Step 6: Place back on snap and push tabs apart 

Now place the circular snap back over the tabs, and press those tabs outward. Repeat for the other lining piece/other half of the snap:

Finito! Doesn’t that snap look sharp? Here’s what it looks like on the Buttercup Bag (after a pocket was added):

Now you can finish up the rest of that purse!  (Rather wonky inside-of-purse shot shown below)

A little tech-talk: You’ll notice that because my interfacing square was 2″ and I placed the square 1″ below the top edge and lost a 1/2″ due to seam allowance, that the snap is now centered 1.5″ below the top edge of the finished purse. If your interfacing square is 1.5,”your seam allowance is 1/4,” and your square is placed 1/2″ below the top (as in the case of the Buttercup Bag shown below), the snap will be centered 1″ below the top finished edge.

Rae pretends she can quilt (and shares a quick quilting tutorial)

Disclaimer: I am not a Real Quilter. I have never taken a quilting class before, nor do I have any other kind of training in the quilting department besides that which my mother dispensed in the rare moments I actually listened to her. I certainly did more eye rolling than listening as a general rule, so what sewing knowledge I was able to get through my stubborn head can only be attributed to her, not me, and is laudable indeed.

With that said, I like to make quilts because I have found them to be pretty intuitive on their own. With very little expertise one can produce a very satisfying end product. Add to that the fact that they are quite simply the best way one can use multiple fabric prints or colors in one place.  I especially like to make baby quilts because they are small and quick and double as play blankets as well as bedding.

So despite the fact that I am a complete Quilting Imposter, I managed to pull together a tutorial for a baby quilt that is quite nice over at Sew Mama Sew.  It’s up today so you can head over there to see it: Crayon Box Quilt Tutorial. This quilt is very similar to the one I made for Clementine last year although hers was 6×7 squares and this one is 6×6.

If you follow Sew Mama Sew at all, you’ll know that many amazing quilters have contributed their expertise in the form of Sew Mama Sew Tutorials. They include but are certainly not limited to: Elizabeth of Oh Fransson!, Alissa of Handmade By Alissa (and founder of Modern Quilt Guild), and Ashley from Film in the Fridge (who I had the pleasure to meet this summer in Vermont!).  If you have time you should visit their blogs. They are Real Quilters and I have learned oodles from them and I am sure you will too.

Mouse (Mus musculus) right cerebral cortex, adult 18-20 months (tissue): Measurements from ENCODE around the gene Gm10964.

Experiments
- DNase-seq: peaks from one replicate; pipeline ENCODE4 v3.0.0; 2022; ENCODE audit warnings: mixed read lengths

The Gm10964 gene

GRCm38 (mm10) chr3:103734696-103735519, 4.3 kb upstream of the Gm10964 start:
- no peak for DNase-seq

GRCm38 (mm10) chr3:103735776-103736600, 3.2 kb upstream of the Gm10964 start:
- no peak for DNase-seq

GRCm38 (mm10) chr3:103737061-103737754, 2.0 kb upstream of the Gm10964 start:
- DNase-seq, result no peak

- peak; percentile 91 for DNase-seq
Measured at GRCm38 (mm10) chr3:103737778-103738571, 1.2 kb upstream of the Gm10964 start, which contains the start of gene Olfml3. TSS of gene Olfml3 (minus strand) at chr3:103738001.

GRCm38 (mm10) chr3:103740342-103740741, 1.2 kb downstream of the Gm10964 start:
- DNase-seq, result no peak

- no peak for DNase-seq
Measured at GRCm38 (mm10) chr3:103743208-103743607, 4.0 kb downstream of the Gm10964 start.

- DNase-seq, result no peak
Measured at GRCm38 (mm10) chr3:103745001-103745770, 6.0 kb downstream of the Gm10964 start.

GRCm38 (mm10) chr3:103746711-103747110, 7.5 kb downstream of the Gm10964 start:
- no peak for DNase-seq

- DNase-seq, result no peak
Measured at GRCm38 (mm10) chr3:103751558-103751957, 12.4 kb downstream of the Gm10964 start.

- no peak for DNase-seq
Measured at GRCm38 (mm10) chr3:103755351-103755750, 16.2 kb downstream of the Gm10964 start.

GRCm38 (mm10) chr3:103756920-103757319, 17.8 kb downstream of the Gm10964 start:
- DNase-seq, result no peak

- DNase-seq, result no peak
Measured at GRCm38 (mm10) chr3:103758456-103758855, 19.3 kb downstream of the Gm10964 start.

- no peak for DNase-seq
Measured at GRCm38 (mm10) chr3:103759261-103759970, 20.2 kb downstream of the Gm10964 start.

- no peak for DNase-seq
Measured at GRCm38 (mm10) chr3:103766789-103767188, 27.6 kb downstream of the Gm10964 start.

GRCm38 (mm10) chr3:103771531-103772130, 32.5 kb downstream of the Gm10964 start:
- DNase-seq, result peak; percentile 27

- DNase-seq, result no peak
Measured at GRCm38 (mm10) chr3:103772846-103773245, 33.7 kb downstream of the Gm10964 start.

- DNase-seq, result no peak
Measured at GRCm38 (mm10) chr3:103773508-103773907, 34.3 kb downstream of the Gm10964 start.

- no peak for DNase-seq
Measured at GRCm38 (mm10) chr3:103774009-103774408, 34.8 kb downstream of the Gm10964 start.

I think the perspective I can offer as a completely untrained quilter is that there are ways to “cheat” (or as Amy Karol would say, “bend the rules”) when it comes to quilting.  These cheats don’t result in  award-winning heirloom quilts but for small projects like this one (that will probably get beaten up anyway), I’m quite sure it doesn’t matter.  Plus it makes me love quilting just a little bit more when I can make a nice-looking quilt quickly without toiling over it for eons.

So in addition to the tutorial, I wanted to share another trick I use to bend the rules here on the blog, which is that I bind my quilts using the backing instead of making separate binding. I’m sure this has all Real Quilters Gone Before rolling over in their graves, but it makes me feel pretty smug/clever. Here’s a quick tutorial:


This is a tutorial to show you how to use the fabric on the back of a quilt to bind it off.  Most quilts have a separate strip of binding that goes around the outside of the quilt.  Here I’ll show you how to take the backing and fold it over the edge of the quilt to finish it.  This works best for small baby or doll quilts. 

Note: the Crayon Box Quilt Tutorial for the quilt top shown in the instruction photos below was first posted over at Sew Mama Sew. The quilt pictured above is the Storytime Squares Quilt which is available as a free pattern download/tutorial on my blog.

Step 1: After quilting the layers of your quilt together, trim the batting along the outside of the quilt right to the edge of the quilt top.

Step 2: Trim backing (the yellow plaid fabric in my photos) to ONE INCH all the way around the quilt.

Step 3: Starting near a corner and working clockwise around the quilt, fold the backing in half so that its raw edge is lined up with the edge of the quilt top (it will now be 1/2″ wide).  In the photo below, I have folded the edge on the left:

Step 4: Fold backing one more time along the edge of the quilt top so that it overlaps the quilt top by 1/2″.  Pin in place.

Step 5: Mark a diagonal line at the corner.  The base of the line should start where the corner of the quilt top is (under the backing) and end 1″ from the corner along the raw edge.

Step 6: Fold backing along line

Step 7: Fold the backing in half again (I drew a line in the first photo with marker so you can see where) to line up raw edge with edge of quilt top.

Step 8: Fold backing over again at the quilt top edge so that it again overlaps the quilt top by 1/2.” Repeat this method all the way around the quilt until you have the entire quilt backing folded and pinned.

Step 9: Stitch close to edge of backing around entire quilt to finish.

In the photo above, you can see that your quilting lines will be visible past the stitching for the binding since they go all the way to the edge of the quilt top. As long as my stitching blends in with the quilt backing, I don’t sweat this too much, but if you don’t like how this looks you can pull out those threads and knot them where you want them to end using a needle.

Ta-daaaah!  Finished quilt!